I flew back to San Diego from New York yesterday, and tomorrow I leave for San Francisco. Tomorrow's my birthday. A week and a day from tomorrow is my wedding. Things are speeding up. Here are a few assorted links, and thoughts, from the last few days.
1) I watched Retreat, starring Cilian Murphy, Thandie Newton, and Jamie Bell, a few nights ago. It was a disaster, and I wouldn't recommend it, but it had a good premise: a couple (Murphy and Newton), their marriage foundering, take a vacation to save their relationship on an isolated island on which they are the only people. After a few days on the island, an unknown, wounded man (Bell) turns up. He tells the couple that a global pandemic has hit, and everyone on the mainland is infected. Their only chance is to board up the house and refuse entry to anyone finding a way to the island. The couple distrusts him, which makes some amount of sense, given that his story is fantastic and the couple can't even trust each other. The movie had the chance to have its theme (distrust and poor communication in marriage is toxic) align perfectly with its larger story, but it overthought itself. Retreat could have ended with the stranger's story proved true just as the couple's distrust consumes them all, so the audience can see how the couple's personal flaws doomed them. This would make something of a classical tragedy. Instead, the film provides a twist ending, in which the stranger has been lying the entire time, but the truth is much less plausible than the lie. The plot and thematic resonance is destroyed, and the movie is ruined. Blech. The lesson? Twists suck.
2) On the plane home I read "How Junk Food Can End Obesity," the cover story in this month's Atlantic. The piece suggests that the obesity epidemic is much more likely to be solved by reducing the calorie counts of McDonald's sandwiches (and other junk food items) than by anything else. Instead of expecting people to change where and how they eat, the author thinks it much more practical to make minor, calorie-conscious changes to what people are always going to eat. This strikes me as, well, sorta plausible, and not a bad idea. It doesn't require any major cultural shift to achieve, even on the part of fast food restaurants. The author already reports on some of lower-calorie options (which are still savory, meaty, cheesy, and sometimes eggy) that McDonald's already offers. But none of the suggestions are actually about nutrition, although the article expends many words talking about nutrition. The suggestions are simply about scale. Less calories means less obese people. Unhealthy people who are not obese are beyond the scope of the article.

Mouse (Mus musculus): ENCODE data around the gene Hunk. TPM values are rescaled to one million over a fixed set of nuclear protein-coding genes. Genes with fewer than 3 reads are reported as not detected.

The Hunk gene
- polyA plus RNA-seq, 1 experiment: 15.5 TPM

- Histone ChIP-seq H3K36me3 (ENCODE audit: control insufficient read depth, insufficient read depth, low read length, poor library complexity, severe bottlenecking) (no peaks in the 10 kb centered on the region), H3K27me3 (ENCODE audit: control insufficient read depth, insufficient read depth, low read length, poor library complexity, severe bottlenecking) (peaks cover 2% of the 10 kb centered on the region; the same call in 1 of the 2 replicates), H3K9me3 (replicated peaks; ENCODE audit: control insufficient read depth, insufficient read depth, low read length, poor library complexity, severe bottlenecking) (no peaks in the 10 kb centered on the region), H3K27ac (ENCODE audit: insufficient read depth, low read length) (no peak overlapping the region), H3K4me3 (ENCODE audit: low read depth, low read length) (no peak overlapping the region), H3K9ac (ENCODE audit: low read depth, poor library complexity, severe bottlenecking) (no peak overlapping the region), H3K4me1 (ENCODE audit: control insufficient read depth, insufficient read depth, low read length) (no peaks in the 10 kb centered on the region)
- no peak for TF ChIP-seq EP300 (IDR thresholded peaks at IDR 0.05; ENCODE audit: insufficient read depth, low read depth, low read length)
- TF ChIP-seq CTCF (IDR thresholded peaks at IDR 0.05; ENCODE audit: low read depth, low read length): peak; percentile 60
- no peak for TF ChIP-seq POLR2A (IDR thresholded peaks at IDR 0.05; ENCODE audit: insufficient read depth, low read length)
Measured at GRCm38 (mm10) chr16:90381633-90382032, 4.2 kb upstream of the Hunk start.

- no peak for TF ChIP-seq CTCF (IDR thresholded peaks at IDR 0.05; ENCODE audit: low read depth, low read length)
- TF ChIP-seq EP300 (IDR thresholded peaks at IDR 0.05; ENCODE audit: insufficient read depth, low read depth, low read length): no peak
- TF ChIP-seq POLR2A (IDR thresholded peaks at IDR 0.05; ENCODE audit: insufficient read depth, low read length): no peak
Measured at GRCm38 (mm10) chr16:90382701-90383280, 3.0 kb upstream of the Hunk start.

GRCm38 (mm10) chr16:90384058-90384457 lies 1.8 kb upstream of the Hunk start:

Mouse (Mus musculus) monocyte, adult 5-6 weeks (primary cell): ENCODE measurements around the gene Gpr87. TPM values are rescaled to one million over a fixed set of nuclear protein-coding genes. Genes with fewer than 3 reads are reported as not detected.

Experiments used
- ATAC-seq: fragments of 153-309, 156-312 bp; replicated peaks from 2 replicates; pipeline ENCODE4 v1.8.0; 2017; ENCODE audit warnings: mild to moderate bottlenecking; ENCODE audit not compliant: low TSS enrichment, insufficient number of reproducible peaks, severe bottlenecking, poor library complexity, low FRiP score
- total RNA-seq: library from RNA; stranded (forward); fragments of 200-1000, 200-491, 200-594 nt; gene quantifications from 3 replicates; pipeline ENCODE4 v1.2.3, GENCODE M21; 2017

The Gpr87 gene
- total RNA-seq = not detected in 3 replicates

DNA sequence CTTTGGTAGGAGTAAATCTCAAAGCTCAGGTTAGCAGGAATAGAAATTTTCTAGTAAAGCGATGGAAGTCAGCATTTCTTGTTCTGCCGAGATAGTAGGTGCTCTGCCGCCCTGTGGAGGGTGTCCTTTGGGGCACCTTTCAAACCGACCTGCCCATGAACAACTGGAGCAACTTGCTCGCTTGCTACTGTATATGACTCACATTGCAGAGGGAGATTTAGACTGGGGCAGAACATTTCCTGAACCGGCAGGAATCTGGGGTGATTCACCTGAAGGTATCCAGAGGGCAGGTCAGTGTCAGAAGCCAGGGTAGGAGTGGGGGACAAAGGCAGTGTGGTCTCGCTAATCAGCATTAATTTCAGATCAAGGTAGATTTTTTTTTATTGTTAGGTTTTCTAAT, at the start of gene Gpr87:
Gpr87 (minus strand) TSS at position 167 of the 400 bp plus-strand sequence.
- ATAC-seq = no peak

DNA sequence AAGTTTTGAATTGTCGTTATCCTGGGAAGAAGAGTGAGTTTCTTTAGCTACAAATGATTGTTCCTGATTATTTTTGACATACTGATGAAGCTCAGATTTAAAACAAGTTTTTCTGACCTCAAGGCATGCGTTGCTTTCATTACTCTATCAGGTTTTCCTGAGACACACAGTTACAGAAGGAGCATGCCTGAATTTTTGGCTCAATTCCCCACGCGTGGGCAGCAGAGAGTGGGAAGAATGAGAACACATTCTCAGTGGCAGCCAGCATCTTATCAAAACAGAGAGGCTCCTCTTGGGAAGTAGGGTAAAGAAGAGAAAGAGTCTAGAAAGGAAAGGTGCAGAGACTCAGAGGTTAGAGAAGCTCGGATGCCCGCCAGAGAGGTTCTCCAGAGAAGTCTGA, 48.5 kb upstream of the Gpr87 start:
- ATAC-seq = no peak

3) I read an item in New York magazine about "The Boxer at Rest," the sculpture currently on display at the Met. The boxer is, above all, vulnerable. He's wounded; he's suffered cuts and bruises in the fight, yes, but his body also bears the marks and wounds of his occupation. He has cauliflower ears, a smashed nose, and his foreskin has been sewed shut. The sculpture fits right into a contemporary conversation about sports (especially violent sports) and exploitation. The boxer has suffered wounds and mutilations for his sport. In the moment captured here, after the fight, does he seem to believe it was worth it? It's rare to have a dialogue about sports entirely concerned with something other than the Big Game. Here, we see pain and vulnerability divorced from glory. It makes glory look different.